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Animal rights activists rail against 20-year battery cage deadline

A Light Sussex chicken is seen in Langley, B.C., on Monday December 15, 2014.

DARRYL DYCK/The Globe and Mail

Animal rights groups are slamming the deadline provided by egg farmers to transition away from battery cages, calling it "outrageous" to take 20 years to make the switch.

The Egg Farmers of Canada, which represents about 90 per cent of producers in this country, announced Friday that its members will stop using the controversial egg production method known as "battery cages" by 2036.

Battery cages have long been criticized for providing hens with little room in which to move around or exhibit natural behaviours such as perching or nesting.

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"While the [Canadian Federation of Humane Societies] sees value in a moratorium on construction of new barren battery cages, we do not support EFC's proposed 20-year phase out of these systems, which is nearly twice as long as the 12 years provided in the European Union for the same transition and significantly greater than the public demands," the CFHS said in a statement.

The animal-rights activist group Mercy For Animals, meanwhile, accused farmers of dragging their feet on the issue.

"While it's commendable that Egg Farmers of Canada has finally acknowledged that packing animals into cruel cages is both unnecessary and socially unacceptable, its suggested deadline for going cage-free is simply outrageous."

Despite the MFA statement, the Egg Farmers' announcement Friday did not represent a commitment by the entire industry to go cage-free.

Instead, the EFC has only pledged to do away with battery cages – leaving as an option "furnished" cages, which give the hens almost twice as much space as the 67-square-inches-per-bird in battery cages, and provide perches and separate nest boxes. The approximately 1,000 farmers who are represented by the EFC can also choose to move to cage-free systems.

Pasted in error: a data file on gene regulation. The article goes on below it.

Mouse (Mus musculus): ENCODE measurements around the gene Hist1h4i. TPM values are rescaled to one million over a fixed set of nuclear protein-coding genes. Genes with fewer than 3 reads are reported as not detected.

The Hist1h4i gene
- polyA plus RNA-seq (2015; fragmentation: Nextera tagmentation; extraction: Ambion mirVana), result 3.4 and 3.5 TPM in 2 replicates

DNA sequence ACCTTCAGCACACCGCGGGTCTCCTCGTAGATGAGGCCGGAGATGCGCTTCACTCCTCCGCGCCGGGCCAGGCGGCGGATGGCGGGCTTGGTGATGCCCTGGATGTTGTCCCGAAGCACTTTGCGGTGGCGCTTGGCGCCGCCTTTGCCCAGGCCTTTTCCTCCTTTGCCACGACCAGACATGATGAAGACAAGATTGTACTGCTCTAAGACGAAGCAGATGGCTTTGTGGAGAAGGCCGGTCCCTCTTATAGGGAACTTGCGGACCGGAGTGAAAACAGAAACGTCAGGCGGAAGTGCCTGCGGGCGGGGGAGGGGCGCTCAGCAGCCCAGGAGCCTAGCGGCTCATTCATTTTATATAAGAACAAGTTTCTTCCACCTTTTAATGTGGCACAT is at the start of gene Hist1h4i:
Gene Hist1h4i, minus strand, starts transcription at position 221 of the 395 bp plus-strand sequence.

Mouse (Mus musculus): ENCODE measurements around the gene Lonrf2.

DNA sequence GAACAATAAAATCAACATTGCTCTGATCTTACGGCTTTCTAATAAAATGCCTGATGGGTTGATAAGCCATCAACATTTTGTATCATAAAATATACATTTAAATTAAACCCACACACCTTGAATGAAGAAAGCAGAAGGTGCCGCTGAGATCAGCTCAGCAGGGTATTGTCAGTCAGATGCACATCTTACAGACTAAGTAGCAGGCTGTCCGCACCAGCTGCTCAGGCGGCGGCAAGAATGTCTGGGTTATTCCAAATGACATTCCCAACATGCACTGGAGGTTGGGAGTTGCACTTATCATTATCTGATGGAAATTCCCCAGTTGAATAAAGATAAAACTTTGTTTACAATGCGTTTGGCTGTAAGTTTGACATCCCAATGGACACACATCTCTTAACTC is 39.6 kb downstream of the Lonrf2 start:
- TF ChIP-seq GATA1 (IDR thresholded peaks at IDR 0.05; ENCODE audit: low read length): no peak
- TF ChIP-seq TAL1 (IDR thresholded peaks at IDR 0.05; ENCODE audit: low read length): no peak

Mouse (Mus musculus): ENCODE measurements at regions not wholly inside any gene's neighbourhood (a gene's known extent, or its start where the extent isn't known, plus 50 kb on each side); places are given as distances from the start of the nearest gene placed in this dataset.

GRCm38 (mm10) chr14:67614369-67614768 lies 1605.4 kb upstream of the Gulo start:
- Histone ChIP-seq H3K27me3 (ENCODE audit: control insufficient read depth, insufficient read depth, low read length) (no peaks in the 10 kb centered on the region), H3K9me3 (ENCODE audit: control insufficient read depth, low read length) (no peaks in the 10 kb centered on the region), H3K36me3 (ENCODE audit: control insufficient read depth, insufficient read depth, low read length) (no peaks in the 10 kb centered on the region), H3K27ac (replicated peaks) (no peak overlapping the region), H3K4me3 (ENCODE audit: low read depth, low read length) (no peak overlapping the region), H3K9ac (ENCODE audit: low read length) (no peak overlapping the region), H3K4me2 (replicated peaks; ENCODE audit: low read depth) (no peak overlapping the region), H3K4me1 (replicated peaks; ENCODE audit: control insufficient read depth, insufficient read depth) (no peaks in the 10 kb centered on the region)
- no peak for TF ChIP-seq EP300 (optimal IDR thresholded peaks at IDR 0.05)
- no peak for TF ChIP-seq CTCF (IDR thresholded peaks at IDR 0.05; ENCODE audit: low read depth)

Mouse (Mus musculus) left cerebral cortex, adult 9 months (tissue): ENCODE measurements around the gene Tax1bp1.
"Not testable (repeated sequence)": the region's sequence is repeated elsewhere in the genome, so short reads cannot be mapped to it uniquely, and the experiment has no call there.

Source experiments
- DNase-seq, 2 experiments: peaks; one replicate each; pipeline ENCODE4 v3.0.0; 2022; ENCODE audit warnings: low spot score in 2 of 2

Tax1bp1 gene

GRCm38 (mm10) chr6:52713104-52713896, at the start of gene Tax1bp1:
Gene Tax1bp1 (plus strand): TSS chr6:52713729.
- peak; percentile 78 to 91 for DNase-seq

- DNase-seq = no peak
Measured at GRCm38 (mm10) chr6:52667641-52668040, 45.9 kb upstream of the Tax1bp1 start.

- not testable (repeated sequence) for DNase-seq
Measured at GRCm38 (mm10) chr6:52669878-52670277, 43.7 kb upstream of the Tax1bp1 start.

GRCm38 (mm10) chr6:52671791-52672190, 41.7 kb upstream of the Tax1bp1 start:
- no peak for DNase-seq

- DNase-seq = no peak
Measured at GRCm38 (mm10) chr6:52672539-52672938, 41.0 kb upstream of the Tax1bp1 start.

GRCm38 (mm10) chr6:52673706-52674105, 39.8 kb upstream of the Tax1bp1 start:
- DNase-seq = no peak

Still, egg farmers say 20 years is necessary for a smooth transition.

"You can't just turn the light switch on and off," said Roger Pelissero, a third-generation Niagara-area egg farmer. He switched from battery cages to a furnished system in 2013, at a cost of almost $2-million, including the price of building a new, bigger barn. In his case, he said it would take 20 years to pay off his investment.

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"We have producers that built [battery cage] facilities two years ago," he said. "From that aspect, you make an investment for 20 years. It's not like I can just take this infrastructure out and switch over to something else."

In the statement from Egg Farmers of Canada on Friday, the group called 20 years "a realistic forecast of what is achievable." The statement cited also other factors, including ensuring a steady supply of eggs on the market, construction time, and access to equipment.

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About the Author
National Food Reporter

Ann Hui is the national food reporter at The Globe and Mail. Previously, she worked as a national reporter and homepage editor for theglobeandmail.com and an online editor in News. More

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